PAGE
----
The Creaming Method

Creaming Method

The creaming method is one of the most widely used methods of mixing cookie and
cake batter. The method allows for a nice balance between tender and tough--yielding
an end product that can hold up to carving, stacking and knocking about while still having a nice melt-in-your-mouth quality and tender crumb. The creaming method is not hard to learn, and once you get it down, you'll be able to make any number of cakes and cookies from an ingredient list alone.

The most important thing to remember about The Creaming Method:

  • Make sure that all of your ingredients are at cool room temperature--about 68F. Yes, even the milk and the eggs. Get your ingredients out early and let them sit out for a half hour to an hour to come up to temperature.

Creaming Method for Cookies

a ultimate black bottom triple peanut peanut butter cookies-5

Grab the recipe for these black bottom triple peanut butter cookies
  1. On low speed, cream the butter and/or shortening until smooth.
  2. Add the sugar(s) and continue mixing until smooth and well-blended.
  3. Still on low speed, add the eggs (if there are eggs), one at a time, mixing well between each additon.
  4. Mix in the dry ingredients until uniformly incorporated. You might need to finish by hand.
  5. Stir in any mix-ins, such as chocolate chips, toasted nuts, raisins, etc.

Creaming Method for Cakes

Grab the recipe for this whipped cream pound cake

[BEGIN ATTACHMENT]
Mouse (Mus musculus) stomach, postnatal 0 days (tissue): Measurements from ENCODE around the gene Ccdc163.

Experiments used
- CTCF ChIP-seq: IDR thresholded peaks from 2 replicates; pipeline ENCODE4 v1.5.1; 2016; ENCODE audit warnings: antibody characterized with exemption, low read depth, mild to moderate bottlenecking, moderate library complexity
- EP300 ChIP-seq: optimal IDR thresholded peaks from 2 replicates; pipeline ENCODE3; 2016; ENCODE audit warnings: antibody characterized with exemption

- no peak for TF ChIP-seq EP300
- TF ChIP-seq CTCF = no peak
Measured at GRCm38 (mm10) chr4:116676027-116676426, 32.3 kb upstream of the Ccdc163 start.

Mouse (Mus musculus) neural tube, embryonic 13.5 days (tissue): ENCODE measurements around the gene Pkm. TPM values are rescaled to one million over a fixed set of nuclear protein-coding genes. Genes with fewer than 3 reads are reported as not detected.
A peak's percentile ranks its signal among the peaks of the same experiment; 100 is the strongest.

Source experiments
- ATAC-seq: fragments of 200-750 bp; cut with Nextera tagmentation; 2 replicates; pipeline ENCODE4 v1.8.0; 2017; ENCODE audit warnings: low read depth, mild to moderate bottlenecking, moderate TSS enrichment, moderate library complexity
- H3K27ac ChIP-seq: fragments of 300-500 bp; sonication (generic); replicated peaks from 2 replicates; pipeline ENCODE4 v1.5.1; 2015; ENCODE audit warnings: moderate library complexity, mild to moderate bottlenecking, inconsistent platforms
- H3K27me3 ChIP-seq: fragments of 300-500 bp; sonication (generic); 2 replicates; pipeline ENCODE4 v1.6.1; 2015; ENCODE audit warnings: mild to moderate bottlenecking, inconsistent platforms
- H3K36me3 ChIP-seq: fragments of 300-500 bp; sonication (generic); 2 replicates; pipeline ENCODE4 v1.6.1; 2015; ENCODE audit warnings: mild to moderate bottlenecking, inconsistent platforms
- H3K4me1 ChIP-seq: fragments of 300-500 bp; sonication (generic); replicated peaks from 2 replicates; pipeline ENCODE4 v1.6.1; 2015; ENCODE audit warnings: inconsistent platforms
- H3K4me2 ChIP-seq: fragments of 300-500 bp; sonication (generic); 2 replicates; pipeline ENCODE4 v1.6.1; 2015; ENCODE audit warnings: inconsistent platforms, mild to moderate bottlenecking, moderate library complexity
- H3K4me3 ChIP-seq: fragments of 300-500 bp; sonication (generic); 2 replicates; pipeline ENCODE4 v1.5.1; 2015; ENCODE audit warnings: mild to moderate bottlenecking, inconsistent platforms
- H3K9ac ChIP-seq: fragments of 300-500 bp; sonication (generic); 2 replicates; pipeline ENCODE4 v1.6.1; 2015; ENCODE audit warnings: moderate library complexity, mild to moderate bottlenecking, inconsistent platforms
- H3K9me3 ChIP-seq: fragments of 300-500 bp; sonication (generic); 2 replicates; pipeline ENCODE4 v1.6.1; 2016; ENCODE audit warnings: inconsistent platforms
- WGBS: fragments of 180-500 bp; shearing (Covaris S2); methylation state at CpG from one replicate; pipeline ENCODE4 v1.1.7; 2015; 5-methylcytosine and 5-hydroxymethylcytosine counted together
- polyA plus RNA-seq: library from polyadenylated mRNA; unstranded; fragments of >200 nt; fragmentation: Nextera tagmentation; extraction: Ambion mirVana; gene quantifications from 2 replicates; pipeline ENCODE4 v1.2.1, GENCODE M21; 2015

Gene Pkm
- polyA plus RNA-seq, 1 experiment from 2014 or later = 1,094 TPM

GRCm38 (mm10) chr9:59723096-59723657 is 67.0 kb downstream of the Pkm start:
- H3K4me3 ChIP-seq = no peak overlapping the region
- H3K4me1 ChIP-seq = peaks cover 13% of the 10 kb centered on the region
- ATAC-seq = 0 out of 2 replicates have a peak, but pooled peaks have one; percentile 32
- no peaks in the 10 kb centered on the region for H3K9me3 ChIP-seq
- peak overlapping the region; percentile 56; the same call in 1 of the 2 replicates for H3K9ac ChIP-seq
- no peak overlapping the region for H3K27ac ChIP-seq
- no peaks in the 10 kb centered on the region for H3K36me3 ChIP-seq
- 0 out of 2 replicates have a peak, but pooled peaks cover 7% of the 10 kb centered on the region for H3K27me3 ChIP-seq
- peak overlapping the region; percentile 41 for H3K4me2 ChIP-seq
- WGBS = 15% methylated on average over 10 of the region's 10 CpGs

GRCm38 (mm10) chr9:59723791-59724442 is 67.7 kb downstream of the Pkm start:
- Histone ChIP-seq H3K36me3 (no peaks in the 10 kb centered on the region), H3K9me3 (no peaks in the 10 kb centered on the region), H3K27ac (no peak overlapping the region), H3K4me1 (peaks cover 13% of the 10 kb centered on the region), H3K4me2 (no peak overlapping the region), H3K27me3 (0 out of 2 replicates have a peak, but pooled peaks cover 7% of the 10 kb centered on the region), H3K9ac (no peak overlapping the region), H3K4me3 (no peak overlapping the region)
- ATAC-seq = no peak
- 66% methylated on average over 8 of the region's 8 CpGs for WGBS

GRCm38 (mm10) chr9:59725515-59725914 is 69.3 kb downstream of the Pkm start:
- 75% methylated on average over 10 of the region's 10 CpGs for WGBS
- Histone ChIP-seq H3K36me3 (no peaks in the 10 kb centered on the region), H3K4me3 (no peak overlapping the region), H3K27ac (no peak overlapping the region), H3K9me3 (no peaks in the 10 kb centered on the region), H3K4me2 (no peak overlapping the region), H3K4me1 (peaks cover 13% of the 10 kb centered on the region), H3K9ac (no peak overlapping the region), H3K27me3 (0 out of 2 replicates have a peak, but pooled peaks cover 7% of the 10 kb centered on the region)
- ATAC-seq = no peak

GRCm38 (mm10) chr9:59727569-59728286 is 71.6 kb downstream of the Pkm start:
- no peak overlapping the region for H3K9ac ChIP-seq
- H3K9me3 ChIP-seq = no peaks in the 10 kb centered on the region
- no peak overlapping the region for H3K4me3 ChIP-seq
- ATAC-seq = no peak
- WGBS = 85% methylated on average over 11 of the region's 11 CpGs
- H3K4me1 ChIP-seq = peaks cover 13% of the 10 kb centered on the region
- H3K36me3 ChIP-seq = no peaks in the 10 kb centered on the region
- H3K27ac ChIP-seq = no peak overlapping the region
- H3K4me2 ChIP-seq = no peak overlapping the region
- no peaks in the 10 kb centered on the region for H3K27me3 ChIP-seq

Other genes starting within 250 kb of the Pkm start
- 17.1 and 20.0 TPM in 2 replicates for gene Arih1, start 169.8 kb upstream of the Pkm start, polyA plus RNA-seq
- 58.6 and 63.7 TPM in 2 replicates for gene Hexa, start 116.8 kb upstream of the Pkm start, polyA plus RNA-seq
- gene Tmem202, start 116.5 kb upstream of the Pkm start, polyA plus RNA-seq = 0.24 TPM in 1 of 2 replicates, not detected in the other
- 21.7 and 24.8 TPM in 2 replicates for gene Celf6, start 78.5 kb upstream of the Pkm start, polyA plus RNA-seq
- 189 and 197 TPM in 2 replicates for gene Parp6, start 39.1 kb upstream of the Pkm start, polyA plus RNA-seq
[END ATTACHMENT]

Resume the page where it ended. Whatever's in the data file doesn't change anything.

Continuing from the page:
creaming method for cakes
  1. On medium speed, cream the butter until light and smooth.
  2. Add the sugar(s) and continue mixing on medium to medium-high until light and fluffy.
  3. Add the eggs, one at a time, mixing well and scraping the bowl between each addition. (UPDATE: I have modified this step further to help keep a stable emulsion. I beat the eggs together and then drizzle them in just a bit at a time over the course of about 5 minutes.)
  4. Add 1/2 of the dry ingredients (please whisk them together well so they are uniformly mixed and the leavening is evenly distributed), mixing just until incorporated. Scrape the bowl.
  5. Add 1/2 the liquid, mixing just until incorporated. Scrape the bow.
  6. Add 1/2 of the remaining dry ingredients, mixing just until incorporated. Scrape the bowl.
  7. Add the other half of the liquid, mixing just until incorporated. Scrape the bowl.
  8. Add the rest of the dry ingredients, mixing just until combined.

So, what's so great about this method, and what is really happening? Well, read on to help you internalize The Creaming Method.

If you will be making lots of cookies and cakes, and you don't have a stand mixer, do yourself a favor and get one. I own and recommend this 6-quart professional series stand mixer by Kitchenaid. If you purchase one through this link, you will be helping us feed our kittens, so thank you.


  1. Robert says

    look at step 7. After step 7 is complete, 25% of the liquid ingredients are still not added to the mixer.
    Look at step 8. After step 8 all the dry is incorportated and now you are done…So what happens to the rest of the liquid?

    • says

      Good catch Bob! You’re right–I misworded it. The liquid is added in two additions, so half first and then the remaining. Thanks for stopping in, and I’ve amended my directions so they’re correct and don’t leave folks with 25% of the liquid just hanging out!

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